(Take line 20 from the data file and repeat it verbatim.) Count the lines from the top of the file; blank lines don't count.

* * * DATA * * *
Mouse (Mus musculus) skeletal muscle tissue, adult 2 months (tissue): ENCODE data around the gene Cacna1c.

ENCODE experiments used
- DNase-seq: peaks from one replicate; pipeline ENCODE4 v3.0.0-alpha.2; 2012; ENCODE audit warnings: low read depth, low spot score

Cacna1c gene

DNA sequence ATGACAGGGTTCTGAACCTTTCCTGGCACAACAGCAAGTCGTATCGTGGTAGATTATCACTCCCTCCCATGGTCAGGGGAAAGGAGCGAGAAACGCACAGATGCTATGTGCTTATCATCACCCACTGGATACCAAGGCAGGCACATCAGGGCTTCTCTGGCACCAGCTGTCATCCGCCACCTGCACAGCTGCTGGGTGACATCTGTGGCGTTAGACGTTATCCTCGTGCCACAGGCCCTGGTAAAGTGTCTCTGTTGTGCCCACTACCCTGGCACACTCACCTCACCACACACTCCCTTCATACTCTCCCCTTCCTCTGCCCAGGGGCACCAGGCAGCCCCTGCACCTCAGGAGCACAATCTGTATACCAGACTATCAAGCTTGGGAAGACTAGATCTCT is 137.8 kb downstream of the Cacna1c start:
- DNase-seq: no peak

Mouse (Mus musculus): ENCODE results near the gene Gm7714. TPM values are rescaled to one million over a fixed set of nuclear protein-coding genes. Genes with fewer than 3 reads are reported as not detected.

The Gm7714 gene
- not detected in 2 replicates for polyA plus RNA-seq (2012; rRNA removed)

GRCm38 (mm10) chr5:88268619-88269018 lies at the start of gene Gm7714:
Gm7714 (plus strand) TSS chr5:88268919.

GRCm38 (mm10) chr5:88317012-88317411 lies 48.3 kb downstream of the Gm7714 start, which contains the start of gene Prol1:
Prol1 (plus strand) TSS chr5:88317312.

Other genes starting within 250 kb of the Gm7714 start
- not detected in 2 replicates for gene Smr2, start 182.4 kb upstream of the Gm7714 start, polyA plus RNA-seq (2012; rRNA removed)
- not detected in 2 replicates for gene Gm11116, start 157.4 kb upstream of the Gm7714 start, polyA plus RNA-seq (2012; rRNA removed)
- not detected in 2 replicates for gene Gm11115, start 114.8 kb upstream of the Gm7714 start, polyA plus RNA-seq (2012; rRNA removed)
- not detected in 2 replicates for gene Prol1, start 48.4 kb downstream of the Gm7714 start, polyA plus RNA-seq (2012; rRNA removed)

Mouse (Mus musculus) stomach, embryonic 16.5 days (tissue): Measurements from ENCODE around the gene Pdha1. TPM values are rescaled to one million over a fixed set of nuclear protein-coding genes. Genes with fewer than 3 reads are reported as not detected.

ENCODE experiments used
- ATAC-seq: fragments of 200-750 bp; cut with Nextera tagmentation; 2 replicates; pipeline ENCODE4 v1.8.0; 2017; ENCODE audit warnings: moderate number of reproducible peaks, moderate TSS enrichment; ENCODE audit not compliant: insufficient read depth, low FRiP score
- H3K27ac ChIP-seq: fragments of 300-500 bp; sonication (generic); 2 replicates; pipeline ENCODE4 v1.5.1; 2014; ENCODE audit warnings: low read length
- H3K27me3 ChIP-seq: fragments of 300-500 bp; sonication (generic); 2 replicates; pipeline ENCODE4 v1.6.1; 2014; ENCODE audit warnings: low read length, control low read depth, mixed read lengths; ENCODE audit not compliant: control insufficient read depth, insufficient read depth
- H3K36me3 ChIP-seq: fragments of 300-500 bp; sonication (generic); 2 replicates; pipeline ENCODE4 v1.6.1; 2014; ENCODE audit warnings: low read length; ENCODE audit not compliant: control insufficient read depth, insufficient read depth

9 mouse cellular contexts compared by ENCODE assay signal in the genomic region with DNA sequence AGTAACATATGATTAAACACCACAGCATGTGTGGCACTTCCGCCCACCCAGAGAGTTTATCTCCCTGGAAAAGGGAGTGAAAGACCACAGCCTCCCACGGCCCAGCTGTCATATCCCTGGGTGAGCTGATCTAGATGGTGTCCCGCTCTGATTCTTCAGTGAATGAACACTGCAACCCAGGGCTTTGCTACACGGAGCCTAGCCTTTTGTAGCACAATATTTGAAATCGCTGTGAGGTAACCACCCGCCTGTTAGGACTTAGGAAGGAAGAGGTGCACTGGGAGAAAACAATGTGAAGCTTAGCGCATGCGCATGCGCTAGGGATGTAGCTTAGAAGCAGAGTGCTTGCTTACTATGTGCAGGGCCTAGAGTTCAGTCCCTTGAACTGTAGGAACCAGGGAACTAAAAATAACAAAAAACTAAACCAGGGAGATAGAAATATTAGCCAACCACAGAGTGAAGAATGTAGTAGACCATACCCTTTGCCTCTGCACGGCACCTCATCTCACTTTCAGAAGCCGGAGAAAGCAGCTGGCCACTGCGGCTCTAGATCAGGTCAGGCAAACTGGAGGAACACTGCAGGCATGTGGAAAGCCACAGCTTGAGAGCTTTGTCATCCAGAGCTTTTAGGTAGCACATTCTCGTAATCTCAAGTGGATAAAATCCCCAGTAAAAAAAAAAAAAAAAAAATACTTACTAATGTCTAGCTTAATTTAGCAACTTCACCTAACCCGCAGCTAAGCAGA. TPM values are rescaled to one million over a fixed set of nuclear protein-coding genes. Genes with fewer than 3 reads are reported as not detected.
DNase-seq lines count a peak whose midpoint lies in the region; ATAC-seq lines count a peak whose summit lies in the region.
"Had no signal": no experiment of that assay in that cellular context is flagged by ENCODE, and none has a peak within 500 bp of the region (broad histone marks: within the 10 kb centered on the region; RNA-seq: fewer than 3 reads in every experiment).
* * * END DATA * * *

ENCODE experiments used